How to care for a dental crown.
While a crowned tooth does not require any special care, it’s important to keep in mind that simply because a tooth is crowned does not mean the underlying tooth is protected from decay or gum disease. That’s why you should continue to follow good oral hygiene practices, including brushing your teeth at least twice a day and flossing once a day — especially around the crown area where the gum meets the tooth. Rinsing with an antibacterial mouthwash can also help.
On average, dental crowns can last between five and 15 years. The life span of a crown depends on the amount of “wear and tear” it is exposed to, how well you follow good oral hygiene practices, and your personal mouth-related habits. (Avoid habits like grinding or clenching your teeth, chewing ice, biting fingernails, and using your teeth to open packaging).
A bridge, also known as a fixed partial denture, is a dental restoration that is fabricated in a dental lab and used to replace a missing tooth by joining it permanently to adjacent teeth or dental implants. As its name implies, it literally “bridges” the gap created by one or more missing teeth.
A bridge is made up of two crowns for the teeth on either side of the gap. The two anchoring teeth are called “abutment teeth,” which may be either natural teeth or implants. The false tooth/teeth in between are called “pontics.”
Dental bridges provide several benefits.
- They can restore your smile.
- They can restore the ability to properly chew and speak.
- They help maintain the shape of your face.
- They distribute the forces in your bite properly by replacing missing teeth.
- They prevent remaining teeth from drifting out of position
The types of bridges
Traditional bridges, the most common type, are made of either porcelain fused to metal or ceramics. They involve creating a crown for the toot or implant on either side of the missing tooth, with a pontic in between.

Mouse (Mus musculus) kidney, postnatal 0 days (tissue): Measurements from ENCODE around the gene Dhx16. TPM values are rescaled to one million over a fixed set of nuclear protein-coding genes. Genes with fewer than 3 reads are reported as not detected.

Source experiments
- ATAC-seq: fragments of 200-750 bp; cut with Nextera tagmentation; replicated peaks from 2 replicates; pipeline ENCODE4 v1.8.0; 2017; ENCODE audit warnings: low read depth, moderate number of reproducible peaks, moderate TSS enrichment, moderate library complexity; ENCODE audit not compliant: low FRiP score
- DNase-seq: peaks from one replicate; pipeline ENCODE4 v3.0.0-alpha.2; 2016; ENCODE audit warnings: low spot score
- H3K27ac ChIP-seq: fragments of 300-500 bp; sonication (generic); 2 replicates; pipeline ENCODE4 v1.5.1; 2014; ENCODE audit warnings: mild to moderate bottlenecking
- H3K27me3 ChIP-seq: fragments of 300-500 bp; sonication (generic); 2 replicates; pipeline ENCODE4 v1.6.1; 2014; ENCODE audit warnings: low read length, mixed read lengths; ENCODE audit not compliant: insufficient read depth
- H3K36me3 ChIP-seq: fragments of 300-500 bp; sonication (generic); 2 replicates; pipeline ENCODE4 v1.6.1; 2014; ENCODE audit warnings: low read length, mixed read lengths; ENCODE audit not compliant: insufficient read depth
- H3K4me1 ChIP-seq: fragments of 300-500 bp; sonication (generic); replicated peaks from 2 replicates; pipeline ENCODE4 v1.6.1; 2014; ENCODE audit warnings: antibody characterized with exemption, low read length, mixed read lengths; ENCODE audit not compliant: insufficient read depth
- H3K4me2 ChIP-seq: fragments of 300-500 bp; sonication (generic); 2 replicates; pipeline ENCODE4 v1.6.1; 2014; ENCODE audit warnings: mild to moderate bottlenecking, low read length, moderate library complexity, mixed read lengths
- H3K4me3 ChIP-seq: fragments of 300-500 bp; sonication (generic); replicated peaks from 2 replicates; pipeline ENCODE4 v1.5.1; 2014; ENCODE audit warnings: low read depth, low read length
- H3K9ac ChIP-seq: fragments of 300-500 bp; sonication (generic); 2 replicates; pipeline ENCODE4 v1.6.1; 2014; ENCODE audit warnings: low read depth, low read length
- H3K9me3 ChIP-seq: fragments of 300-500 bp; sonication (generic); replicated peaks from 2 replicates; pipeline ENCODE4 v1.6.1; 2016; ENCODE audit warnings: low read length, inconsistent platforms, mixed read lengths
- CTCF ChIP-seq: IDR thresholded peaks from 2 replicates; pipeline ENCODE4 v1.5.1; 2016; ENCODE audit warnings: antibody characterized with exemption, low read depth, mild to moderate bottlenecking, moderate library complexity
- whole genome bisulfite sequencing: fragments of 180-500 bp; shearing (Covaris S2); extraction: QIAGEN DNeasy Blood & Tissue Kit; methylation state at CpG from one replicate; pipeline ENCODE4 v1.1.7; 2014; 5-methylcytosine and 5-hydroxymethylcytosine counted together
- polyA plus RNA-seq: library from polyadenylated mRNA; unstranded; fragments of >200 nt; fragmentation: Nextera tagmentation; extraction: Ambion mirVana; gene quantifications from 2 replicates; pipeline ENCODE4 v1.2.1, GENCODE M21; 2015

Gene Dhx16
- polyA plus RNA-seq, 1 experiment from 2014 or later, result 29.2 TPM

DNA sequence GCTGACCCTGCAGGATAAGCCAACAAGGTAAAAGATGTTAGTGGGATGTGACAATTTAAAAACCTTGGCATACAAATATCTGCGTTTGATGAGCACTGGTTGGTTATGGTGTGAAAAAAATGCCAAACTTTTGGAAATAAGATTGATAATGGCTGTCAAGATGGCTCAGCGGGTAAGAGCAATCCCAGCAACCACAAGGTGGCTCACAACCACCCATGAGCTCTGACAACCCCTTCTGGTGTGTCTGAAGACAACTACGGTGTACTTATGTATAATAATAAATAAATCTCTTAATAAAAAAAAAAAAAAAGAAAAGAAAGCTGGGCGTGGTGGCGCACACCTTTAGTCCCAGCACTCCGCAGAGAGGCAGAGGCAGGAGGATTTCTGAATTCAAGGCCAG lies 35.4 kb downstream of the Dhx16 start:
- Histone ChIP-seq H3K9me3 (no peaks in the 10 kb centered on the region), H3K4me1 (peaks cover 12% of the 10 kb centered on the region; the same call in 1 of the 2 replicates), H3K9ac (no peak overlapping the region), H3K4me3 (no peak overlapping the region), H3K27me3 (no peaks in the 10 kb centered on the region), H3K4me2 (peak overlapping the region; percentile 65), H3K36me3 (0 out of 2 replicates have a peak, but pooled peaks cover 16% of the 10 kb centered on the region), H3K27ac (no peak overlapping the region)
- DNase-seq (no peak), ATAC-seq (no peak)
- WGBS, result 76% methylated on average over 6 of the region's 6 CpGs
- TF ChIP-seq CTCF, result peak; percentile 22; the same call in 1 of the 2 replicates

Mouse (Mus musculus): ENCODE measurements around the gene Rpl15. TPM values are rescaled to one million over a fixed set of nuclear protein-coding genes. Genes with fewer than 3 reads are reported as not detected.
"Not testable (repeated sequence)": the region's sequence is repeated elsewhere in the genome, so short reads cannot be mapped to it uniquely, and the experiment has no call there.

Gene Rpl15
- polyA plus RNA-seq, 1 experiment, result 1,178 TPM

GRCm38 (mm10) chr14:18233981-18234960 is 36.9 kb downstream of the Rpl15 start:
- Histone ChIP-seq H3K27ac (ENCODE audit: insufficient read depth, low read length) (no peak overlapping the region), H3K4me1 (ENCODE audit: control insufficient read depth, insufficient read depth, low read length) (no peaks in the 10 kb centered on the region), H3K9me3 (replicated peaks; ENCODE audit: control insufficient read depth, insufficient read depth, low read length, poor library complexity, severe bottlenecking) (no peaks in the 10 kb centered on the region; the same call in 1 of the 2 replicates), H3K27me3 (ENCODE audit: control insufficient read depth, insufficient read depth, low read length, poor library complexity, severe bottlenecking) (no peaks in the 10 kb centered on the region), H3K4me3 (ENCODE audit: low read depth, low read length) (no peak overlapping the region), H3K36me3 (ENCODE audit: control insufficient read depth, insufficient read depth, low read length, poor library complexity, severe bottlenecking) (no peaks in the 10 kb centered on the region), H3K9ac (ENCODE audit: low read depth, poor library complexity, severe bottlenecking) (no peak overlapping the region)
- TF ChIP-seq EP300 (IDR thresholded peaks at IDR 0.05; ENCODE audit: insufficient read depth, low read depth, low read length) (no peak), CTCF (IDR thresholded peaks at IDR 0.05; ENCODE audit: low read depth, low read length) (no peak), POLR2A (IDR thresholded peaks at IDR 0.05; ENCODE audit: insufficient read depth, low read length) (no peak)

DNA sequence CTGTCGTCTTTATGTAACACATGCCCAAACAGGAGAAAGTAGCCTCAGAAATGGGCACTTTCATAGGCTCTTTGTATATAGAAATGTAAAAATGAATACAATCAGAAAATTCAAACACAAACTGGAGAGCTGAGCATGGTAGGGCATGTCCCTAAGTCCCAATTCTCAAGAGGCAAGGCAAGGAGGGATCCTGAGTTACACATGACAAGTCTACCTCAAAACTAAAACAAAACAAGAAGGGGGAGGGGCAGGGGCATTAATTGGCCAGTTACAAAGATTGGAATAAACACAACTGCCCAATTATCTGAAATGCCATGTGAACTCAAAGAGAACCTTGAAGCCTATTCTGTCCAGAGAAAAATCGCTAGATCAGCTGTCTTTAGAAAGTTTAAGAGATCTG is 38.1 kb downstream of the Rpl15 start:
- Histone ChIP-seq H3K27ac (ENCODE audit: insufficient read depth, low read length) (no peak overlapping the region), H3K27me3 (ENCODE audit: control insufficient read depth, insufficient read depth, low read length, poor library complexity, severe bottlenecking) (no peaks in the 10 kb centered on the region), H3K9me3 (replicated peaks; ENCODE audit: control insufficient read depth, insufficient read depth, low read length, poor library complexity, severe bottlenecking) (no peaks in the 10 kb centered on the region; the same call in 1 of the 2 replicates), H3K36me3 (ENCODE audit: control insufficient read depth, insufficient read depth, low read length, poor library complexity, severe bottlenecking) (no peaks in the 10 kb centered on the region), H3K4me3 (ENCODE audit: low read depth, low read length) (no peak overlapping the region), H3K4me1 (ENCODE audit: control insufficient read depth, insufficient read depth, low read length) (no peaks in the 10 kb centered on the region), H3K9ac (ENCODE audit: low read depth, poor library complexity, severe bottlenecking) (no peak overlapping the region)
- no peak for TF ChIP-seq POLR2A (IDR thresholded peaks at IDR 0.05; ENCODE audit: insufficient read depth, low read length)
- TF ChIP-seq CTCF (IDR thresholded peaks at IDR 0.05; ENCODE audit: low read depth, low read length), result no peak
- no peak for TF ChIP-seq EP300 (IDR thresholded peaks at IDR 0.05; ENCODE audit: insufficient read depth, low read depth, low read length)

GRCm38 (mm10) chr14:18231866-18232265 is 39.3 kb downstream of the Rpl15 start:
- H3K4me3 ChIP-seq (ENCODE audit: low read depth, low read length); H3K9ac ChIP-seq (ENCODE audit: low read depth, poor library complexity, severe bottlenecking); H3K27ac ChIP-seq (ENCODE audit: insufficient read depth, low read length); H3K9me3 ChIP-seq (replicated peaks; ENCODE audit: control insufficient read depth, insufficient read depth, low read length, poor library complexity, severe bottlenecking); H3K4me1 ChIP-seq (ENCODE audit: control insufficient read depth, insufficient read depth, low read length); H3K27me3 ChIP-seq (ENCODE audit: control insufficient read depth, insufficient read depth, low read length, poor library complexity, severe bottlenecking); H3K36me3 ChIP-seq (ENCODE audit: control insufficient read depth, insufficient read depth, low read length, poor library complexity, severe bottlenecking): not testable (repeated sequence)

Cantilever bridges are used when there are adjacent teeth on only one side of the missing tooth or teeth.
Maryland bonded bridges (also called resin-bonded bridges or Maryland bridges) are made of plastic teeth and gums supported by a metal framework. Metal wings on each side of the bridge are bonded to the existing teeth.
Dental bridges do not require any special care, and they can last five to 15 years and even longer—with proper oral hygiene and regular dental checkups. The success of the bridge depends on the solid foundation offered by the surrounding teeth, so it is important to keep remaining teeth healthy and strong. Maintaining a health diet and a regular dental regimen, including brushing twice a day and flossing daily, can help prevent tooth decay and gum disease that can lead to tooth loss.
The best type of crown or bridge is none at all.
To avoid needing a crown or bridge, don’t wait too long between dental visits and allow tooth decay to ravage your teeth. In the event you need either one, however, our dentists have extensive experience in this area. Call to schedule an appointment for a consultation. Contact Us!